Vladimir Putin

President Putin has two choices

PUBLISHED : Wednesday, 07 March, 2012, 12:00am
UPDATED : Wednesday, 07 March, 2012, 12:00am


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Vladimir Putin is basking in the glory of another election win, but his leadership of Russia this time cannot be the same as during his previous two terms. The protests that sprang up after rigged parliamentary polls three months ago have returned and speak volumes about the state of the nation and the aspirations of a fast-growing middle class. They want an end to abuse of political power and a stamping out of corruption, the building of a genuine civil society and the creation of a modern economy. Voters overwhelmingly opted for the stability of a strong president rather than the uncertainty of any of his weak opponents, although it is wide-ranging reform, not more of the same, that Russians need.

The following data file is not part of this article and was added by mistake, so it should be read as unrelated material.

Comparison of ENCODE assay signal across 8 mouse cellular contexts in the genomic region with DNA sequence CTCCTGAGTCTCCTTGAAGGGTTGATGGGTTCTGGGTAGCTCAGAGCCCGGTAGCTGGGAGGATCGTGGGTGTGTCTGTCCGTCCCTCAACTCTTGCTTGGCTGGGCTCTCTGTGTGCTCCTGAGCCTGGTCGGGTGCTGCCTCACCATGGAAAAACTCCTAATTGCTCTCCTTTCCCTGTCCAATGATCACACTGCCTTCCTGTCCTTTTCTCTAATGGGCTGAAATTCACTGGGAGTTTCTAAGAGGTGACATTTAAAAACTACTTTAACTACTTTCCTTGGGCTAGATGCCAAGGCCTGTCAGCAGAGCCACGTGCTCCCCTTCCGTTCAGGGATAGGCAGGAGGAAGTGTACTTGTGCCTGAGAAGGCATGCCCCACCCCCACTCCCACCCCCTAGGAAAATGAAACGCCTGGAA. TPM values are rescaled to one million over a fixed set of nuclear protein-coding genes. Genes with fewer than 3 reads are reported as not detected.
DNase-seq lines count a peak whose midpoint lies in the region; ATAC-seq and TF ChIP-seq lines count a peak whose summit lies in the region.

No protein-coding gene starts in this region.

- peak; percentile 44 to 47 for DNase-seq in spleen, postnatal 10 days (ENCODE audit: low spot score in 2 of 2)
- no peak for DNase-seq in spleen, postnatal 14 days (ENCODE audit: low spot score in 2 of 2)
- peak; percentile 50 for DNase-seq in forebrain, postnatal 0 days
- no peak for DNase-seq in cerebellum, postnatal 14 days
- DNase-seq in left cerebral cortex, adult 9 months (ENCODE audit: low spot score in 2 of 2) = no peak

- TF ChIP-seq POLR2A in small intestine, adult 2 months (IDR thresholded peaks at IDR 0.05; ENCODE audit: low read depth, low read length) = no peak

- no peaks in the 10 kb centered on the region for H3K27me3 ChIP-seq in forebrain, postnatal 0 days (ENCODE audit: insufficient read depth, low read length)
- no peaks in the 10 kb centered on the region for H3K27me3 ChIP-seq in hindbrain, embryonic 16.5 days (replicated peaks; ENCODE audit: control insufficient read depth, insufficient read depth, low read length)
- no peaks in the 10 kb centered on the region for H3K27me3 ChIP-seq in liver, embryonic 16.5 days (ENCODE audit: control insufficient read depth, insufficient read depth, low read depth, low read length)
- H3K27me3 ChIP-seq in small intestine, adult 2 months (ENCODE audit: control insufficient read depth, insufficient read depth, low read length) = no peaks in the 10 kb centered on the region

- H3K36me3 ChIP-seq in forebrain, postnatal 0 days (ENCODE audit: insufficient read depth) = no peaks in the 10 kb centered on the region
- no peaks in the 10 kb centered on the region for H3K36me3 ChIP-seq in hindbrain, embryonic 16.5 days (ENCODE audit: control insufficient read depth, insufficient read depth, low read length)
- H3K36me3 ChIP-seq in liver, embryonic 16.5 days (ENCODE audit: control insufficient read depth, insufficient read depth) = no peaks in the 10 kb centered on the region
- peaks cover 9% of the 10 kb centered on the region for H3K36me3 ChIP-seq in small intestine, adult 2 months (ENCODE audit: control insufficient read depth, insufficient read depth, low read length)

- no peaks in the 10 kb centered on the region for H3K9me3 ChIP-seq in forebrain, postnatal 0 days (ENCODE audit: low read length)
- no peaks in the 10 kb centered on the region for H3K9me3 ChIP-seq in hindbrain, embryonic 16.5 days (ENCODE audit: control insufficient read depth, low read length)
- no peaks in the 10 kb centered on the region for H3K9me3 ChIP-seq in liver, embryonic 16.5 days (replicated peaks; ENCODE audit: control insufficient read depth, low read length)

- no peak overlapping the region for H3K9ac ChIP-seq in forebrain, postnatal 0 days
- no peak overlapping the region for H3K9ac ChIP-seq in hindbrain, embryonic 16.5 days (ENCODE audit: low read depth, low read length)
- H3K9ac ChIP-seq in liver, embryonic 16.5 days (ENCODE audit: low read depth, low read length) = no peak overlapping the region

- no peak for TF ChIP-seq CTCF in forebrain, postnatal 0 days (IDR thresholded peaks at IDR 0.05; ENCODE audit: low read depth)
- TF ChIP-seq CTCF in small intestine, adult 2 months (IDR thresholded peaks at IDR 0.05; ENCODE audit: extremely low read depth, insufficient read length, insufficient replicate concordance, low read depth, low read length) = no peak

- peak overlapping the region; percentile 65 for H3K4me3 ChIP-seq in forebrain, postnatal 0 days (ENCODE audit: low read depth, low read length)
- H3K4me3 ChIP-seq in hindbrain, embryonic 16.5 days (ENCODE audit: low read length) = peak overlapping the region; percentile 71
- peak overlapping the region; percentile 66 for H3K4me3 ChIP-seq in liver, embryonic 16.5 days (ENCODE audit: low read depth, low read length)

In keeping with that sentiment, Putin would be wise to make this his last term. Already he has been Russia's leader for 12 years, first as president and then as prime minister with ultimate control, attained by swapping with Dmitry Medvedev to get around laws that forbid two consecutive terms. Putin has promised the loyal Medvedev his old job back. But while Russians have seen in Putin certainty and prosperity, a welcome respite from the chaos that followed the collapse of the Soviet Union, those times have gone and change is necessary. A well-educated and wealthier middle class has taken root. It is fed up with corruption, understands that Russia is poorly governed and has had enough of Putin's promises of reform that never materialise. His persistent claims that Russia's problems are the fault of the West are no longer believed. Spending is getting out of control and the country's oil and gas resources, which account for two-thirds of exports, cannot be seen as economic security - a big fall in growth amply proves that.

Putin has two choices. He can continue his autocratic ways, stopping protests and silencing critics, or he can take the path of reform and put in place a healthy political system for his successor. The former will harden discontent and worsen the lives of Russians. By opting for the latter, he will create a legacy he can be proud of.